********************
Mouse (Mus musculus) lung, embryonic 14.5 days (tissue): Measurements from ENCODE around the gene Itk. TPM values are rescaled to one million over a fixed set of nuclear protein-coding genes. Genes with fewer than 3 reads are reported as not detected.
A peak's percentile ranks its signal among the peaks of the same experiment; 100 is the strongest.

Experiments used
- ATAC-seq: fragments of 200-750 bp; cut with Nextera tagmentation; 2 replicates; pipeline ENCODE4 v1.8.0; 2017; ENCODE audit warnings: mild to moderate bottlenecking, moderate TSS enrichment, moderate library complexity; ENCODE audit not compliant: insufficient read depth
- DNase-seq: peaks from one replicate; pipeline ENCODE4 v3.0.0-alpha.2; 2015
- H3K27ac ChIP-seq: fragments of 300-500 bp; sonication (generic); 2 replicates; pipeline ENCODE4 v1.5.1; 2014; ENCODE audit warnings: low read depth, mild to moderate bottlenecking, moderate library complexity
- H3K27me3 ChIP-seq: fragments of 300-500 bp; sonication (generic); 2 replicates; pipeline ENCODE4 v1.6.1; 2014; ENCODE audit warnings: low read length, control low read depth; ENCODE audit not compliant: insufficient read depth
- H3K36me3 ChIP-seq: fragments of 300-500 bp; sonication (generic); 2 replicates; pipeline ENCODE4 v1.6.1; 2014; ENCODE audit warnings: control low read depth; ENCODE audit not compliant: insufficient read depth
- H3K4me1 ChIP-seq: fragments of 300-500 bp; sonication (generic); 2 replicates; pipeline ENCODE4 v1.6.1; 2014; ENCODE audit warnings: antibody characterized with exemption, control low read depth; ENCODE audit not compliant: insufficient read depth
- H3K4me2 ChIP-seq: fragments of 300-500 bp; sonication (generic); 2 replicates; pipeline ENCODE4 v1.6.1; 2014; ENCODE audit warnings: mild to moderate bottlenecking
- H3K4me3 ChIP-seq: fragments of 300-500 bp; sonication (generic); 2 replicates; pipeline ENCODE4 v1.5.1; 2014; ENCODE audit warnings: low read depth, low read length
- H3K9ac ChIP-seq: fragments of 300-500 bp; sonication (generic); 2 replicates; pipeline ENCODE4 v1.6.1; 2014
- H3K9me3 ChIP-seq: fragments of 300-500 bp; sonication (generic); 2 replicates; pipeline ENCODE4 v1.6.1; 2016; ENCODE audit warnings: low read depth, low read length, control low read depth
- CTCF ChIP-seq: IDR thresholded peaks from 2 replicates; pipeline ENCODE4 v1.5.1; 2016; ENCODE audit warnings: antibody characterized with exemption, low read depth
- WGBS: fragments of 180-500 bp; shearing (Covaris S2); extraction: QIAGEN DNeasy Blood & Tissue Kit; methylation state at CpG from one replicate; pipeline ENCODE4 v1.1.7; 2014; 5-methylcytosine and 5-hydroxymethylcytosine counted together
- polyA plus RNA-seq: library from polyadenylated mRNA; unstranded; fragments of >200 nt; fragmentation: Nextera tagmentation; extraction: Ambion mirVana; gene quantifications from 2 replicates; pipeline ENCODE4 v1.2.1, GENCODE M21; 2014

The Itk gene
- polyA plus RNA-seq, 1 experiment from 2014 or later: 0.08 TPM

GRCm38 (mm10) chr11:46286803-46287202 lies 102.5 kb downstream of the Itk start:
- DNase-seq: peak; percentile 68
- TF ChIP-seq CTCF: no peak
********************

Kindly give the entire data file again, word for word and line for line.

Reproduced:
Mouse (Mus musculus) lung, embryonic 14.5 days (tissue): Measurements from ENCODE around the gene Itk. TPM values are rescaled to one million over a fixed set of nuclear protein-coding genes. Genes with fewer than 3 reads are reported as not detected.
A peak's percentile ranks its signal among the peaks of the same experiment; 100 is the strongest.

Experiments used
- ATAC-seq: fragments of 200-750 bp; cut with Nextera tagmentation; 2 replicates; pipeline ENCODE4 v1.8.0; 2017; ENCODE audit warnings: mild to moderate bottlenecking, moderate TSS enrichment, moderate library complexity; ENCODE audit not compliant: insufficient read depth
- DNase-seq: peaks from one replicate; pipeline ENCODE4 v3.0.0-alpha.2; 2015
- H3K27ac ChIP-seq: fragments of 300-500 bp; sonication (generic); 2 replicates; pipeline ENCODE4 v1.5.1; 2014; ENCODE audit warnings: low read depth, mild to moderate bottlenecking, moderate library complexity
- H3K27me3 ChIP-seq: fragments of 300-500 bp; sonication (generic); 2 replicates; pipeline ENCODE4 v1.6.1; 2014; ENCODE audit warnings: low read length, control low read depth; ENCODE audit not compliant: insufficient read depth
- H3K36me3 ChIP-seq: fragments of 300-500 bp; sonication (generic); 2 replicates; pipeline ENCODE4 v1.6.1; 2014; ENCODE audit warnings: control low read depth; ENCODE audit not compliant: insufficient read depth
- H3K4me1 ChIP-seq: fragments of 300-500 bp; sonication (generic); 2 replicates; pipeline ENCODE4 v1.6.1; 2014; ENCODE audit warnings: antibody characterized with exemption, control low read depth; ENCODE audit not compliant: insufficient read depth
- H3K4me2 ChIP-seq: fragments of 300-500 bp; sonication (generic); 2 replicates; pipeline ENCODE4 v1.6.1; 2014; ENCODE audit warnings: mild to moderate bottlenecking
- H3K4me3 ChIP-seq: fragments of 300-500 bp; sonication (generic); 2 replicates; pipeline ENCODE4 v1.5.1; 2014; ENCODE audit warnings: low read depth, low read length
- H3K9ac ChIP-seq: fragments of 300-500 bp; sonication (generic); 2 replicates; pipeline ENCODE4 v1.6.1; 2014
- H3K9me3 ChIP-seq: fragments of 300-500 bp; sonication (generic); 2 replicates; pipeline ENCODE4 v1.6.1; 2016; ENCODE audit warnings: low read depth, low read length, control low read depth
- CTCF ChIP-seq: IDR thresholded peaks from 2 replicates; pipeline ENCODE4 v1.5.1; 2016; ENCODE audit warnings: antibody characterized with exemption, low read depth
- WGBS: fragments of 180-500 bp; shearing (Covaris S2); extraction: QIAGEN DNeasy Blood & Tissue Kit; methylation state at CpG from one replicate; pipeline ENCODE4 v1.1.7; 2014; 5-methylcytosine and 5-hydroxymethylcytosine counted together
- polyA plus RNA-seq: library from polyadenylated mRNA; unstranded; fragments of >200 nt; fragmentation: Nextera tagmentation; extraction: Ambion mirVana; gene quantifications from 2 replicates; pipeline ENCODE4 v1.2.1, GENCODE M21; 2014

The Itk gene
- polyA plus RNA-seq, 1 experiment from 2014 or later: 0.08 TPM

GRCm38 (mm10) chr11:46286803-46287202 lies 102.5 kb downstream of the Itk start:
- DNase-seq: peak; percentile 68
- TF ChIP-seq CTCF: no peak